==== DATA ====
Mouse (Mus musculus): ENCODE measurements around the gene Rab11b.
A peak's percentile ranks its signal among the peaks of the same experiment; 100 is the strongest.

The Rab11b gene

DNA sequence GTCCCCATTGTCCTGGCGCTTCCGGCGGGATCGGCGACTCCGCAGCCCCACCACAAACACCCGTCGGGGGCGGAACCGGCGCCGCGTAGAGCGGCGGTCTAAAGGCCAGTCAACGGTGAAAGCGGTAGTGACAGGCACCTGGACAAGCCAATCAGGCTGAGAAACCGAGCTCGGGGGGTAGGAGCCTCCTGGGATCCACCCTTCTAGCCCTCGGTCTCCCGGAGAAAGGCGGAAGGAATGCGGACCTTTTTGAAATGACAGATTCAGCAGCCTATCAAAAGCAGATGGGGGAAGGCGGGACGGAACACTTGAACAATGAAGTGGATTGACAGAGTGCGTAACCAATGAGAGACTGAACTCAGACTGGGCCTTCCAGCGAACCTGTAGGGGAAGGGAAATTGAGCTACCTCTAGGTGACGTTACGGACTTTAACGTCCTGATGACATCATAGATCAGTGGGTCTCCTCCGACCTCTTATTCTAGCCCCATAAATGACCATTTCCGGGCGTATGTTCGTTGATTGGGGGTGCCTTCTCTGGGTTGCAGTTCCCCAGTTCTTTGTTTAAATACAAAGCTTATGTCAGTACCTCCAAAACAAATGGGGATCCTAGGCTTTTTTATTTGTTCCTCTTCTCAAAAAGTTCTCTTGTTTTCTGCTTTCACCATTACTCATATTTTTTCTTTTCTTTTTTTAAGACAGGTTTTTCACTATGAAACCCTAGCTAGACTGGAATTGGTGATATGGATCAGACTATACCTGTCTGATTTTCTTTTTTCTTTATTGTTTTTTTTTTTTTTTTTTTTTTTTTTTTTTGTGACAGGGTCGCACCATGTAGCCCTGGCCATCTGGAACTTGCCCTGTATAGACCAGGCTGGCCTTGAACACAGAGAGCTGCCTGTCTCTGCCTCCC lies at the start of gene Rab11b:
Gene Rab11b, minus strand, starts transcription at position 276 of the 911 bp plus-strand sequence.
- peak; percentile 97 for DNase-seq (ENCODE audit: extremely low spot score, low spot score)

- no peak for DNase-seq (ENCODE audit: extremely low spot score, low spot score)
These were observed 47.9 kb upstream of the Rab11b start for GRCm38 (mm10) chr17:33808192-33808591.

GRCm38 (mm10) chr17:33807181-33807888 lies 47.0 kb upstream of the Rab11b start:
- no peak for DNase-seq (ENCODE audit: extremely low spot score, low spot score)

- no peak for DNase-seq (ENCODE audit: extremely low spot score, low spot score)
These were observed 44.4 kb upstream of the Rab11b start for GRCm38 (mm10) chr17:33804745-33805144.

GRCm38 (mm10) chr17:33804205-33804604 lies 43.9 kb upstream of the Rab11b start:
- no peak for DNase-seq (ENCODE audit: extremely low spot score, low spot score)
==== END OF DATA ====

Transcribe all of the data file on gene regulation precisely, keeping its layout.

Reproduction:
Mouse (Mus musculus): ENCODE measurements around the gene Rab11b.
A peak's percentile ranks its signal among the peaks of the same experiment; 100 is the strongest.

The Rab11b gene

DNA sequence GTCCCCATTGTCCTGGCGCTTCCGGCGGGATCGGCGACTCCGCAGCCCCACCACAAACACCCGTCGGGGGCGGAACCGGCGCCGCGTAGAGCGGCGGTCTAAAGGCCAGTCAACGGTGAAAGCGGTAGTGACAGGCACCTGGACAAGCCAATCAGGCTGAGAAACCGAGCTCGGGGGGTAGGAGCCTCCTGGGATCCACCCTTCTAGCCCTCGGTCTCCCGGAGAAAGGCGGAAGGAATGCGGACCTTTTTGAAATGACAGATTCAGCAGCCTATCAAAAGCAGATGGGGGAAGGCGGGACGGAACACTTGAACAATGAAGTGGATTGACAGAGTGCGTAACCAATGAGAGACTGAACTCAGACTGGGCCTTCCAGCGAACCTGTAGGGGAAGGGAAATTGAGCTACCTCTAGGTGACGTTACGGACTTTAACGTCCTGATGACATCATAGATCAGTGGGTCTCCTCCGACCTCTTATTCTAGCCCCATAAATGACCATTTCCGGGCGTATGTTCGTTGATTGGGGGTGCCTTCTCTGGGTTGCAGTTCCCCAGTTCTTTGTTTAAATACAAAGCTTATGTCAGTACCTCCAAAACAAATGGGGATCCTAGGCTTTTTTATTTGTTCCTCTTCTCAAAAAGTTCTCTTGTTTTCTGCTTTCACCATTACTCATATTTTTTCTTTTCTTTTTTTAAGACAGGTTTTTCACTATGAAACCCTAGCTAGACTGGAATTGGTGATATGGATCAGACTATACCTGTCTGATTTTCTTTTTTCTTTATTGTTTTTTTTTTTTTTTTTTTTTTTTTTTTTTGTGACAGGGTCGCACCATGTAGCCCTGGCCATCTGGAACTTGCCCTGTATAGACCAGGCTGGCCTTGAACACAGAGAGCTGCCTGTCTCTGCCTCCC lies at the start of gene Rab11b:
Gene Rab11b, minus strand, starts transcription at position 276 of the 911 bp plus-strand sequence.
- peak; percentile 97 for DNase-seq (ENCODE audit: extremely low spot score, low spot score)

- no peak for DNase-seq (ENCODE audit: extremely low spot score, low spot score)
These were observed 47.9 kb upstream of the Rab11b start for GRCm38 (mm10) chr17:33808192-33808591.

GRCm38 (mm10) chr17:33807181-33807888 lies 47.0 kb upstream of the Rab11b start:
- no peak for DNase-seq (ENCODE audit: extremely low spot score, low spot score)

- no peak for DNase-seq (ENCODE audit: extremely low spot score, low spot score)
These were observed 44.4 kb upstream of the Rab11b start for GRCm38 (mm10) chr17:33804745-33805144.

GRCm38 (mm10) chr17:33804205-33804604 lies 43.9 kb upstream of the Rab11b start:
- no peak for DNase-seq (ENCODE audit: extremely low spot score, low spot score)